Tuesday, June 24, 2014

Buddyfight Math - Magic Numbers

I generally dislike having disagreements with readers. I mean, there's nothing wrong with flame wars in the comments (and they bring more views per day!) but I generally want to be correct and on good terms with my viewerbase. So instead of just telling you guys the results of my calculations and hypotheses, it's much easier just to go through the process with you in the article. No complaints, right?

Attack Unit, Flying Bishop
You know it's important
when the freaking flavor
text is telling you it
This article will be discussing the idea of "Magic Numbers", certain power/defense thresholds that play a pivotal part in the competitive meta. I'm pretty sure ALL collectible card games have Magic Numbers. Yugioh uses (or once used, it's totally just all over the place now) a 2000-2500-3000 attack ratio as their power limits, with 1700-1900 being the zone for most 4 star beaters. Pokemon has Magic HP numbers, 170 HP for most EX Pokemon and 230 for their Mega Evolutions. Vanguard is 11K defense and 13K hamburgers, which becomes 16K and 18K hate columns for aggression. Weiss Schwarz has vanilla power levels for each Level in the order of 3000-5500/7000-8500/9000 based on Stock, with most Level 3's being 10000 and not really mattering since you're going to be cheesing for win anyways.

However, Buddyfight is pretty screwed up because it's leaning towards the style of Yugioh, as in, random monsters come in and screw up all ideas of consistent standard thresholds. I was totally ready to publish this article way back in April 2014, and then EB01 came out with freaking Flame Fairy Dragon, Tialvette. Like what the hell, 6000 power on a Size 1? Without any cost? Are you trying to be a douchebag, Bushiroad? Don't just suddenly decide on your own that you can create new magical standards on a whim.

Don't get me wrong, I think Bushiroad is doing a great job making Buddyfight as balanced and as fun as possible. It just makes life difficult for those of us who are trying to analyze the life out of this game.

Anyways, let's just get straight into it.

Power Thresholds

Flame Fairy Dragon, Tialvette
Too freaking hot to handle
It shouldn't be surprising that power and defense are directly tied into Size. After all, all three are a fundamental part of Field Control that we've talked about before. Whatever Size 1 monsters can't hit must be hit with Size 2 or greater, or it must be link attacked by multiple monsters. Link attacks, if you couldn't figure out already, are a huge drain on advantage: you are trading a -2 for a +1, which just instantly shafts any decent chance at being ahead in advantage. You want to force your opponent to link attack as many times as possible without link attacking a single time yourself.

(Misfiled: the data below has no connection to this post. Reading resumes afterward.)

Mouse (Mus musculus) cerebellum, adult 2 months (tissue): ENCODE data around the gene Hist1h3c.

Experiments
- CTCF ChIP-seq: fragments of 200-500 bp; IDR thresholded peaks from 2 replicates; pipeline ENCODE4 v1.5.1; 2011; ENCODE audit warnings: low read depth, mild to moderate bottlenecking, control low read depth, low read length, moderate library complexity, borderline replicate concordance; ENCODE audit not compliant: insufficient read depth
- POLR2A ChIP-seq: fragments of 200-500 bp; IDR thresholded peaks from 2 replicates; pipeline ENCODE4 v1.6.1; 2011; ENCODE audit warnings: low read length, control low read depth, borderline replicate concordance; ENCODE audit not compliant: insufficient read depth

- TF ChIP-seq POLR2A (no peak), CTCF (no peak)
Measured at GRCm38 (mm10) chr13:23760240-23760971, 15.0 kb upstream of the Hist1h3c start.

The highest power a Size 1 can have is 7000, but that's okay because Aftermath, Gagaku dies in one turn. The highest power a Size 1 can properly maintain is 6000. This used to be the sole possession of that one freaking card I mentioned earlier, Tialvette. Now, however, with Set 3, Blade Chakram Dragon gets 6000 power as well. It gets worse. With EB02, not only do we have the same clone for Dragon Knights, but also a staple Darkness Dragon World Buddy Rare with 6000 power as well. With the 7000 Legend World beast already here as well, the Size 1 magic number has undoubtedly changed from 5000 to 6000.

Double Sword Dragon
The swords have been
It's not like 5000 power is still meaningless. It's still the most supported power level and even have monsters with 2 crit at this threshold. This is important because you're not always going to be clearing the field, and damage is just as important as power, if not more so. However, starting now, you cannot assume that a 6000 power wall will be uncleared by Size 1 monsters. Your walls are going to have to be 7000 defense thick if you want to force those Size 2/link attacks.

The highest power a Size 2 can have is 9000 power, because Dragon World broke the meta left and right. Darkness Dragon World also sports ridiculously high power monsters as well, especially of the Size 2 variety. Luckily, the issue isn't as bad because only one other Size 2 monster has an 8000 defense value (Armorknight Golem) and only one monster has 9000 defense (Armorknight Giraffa, who is relatively unplayable), which means that 8000 power is basically superficial and not as game-breaking. 7000 power, however, has now been seriously buffed. Before it was mainly dominated by Danger World cards, but now Dragon World has two new 7000 vanillas that offer much more consistency to their vanilla lineup. Don't forget that Gagaku hits 7000 as well, which means that 7000 defense is being under heavy attack. With Duel Sieger striding the power line between 7000 and 8000, both these numbers are important to control, especially with Size 2's.

All the worlds have at least a 6000 power Size 2. You obviously want to be running 4 of whatever Size 2 can hit at least this power level for you, since you don't want to be link attacking to get rid of 6K walls. Some worlds get around this by introducing link attack benefits (Adventurers, Heroes) so they don't necessarily need high-powered Size 2's. Or if you're Dragon World, just run Chakrams.

Jamadhar Dragon
Is he some kind of
Persian prince?